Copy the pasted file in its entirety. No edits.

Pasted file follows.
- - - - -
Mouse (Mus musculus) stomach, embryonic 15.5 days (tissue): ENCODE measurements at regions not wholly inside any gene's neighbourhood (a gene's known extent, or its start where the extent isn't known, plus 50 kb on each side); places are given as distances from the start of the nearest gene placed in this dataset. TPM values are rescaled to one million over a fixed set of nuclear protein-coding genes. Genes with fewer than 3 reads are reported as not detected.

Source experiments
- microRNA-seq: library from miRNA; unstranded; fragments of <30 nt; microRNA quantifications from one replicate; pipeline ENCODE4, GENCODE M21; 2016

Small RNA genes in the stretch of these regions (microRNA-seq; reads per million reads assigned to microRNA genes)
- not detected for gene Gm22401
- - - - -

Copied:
Mouse (Mus musculus) stomach, embryonic 15.5 days (tissue): ENCODE measurements at regions not wholly inside any gene's neighbourhood (a gene's known extent, or its start where the extent isn't known, plus 50 kb on each side); places are given as distances from the start of the nearest gene placed in this dataset. TPM values are rescaled to one million over a fixed set of nuclear protein-coding genes. Genes with fewer than 3 reads are reported as not detected.

Source experiments
- microRNA-seq: library from miRNA; unstranded; fragments of <30 nt; microRNA quantifications from one replicate; pipeline ENCODE4, GENCODE M21; 2016

Small RNA genes in the stretch of these regions (microRNA-seq; reads per million reads assigned to microRNA genes)
- not detected for gene Gm22401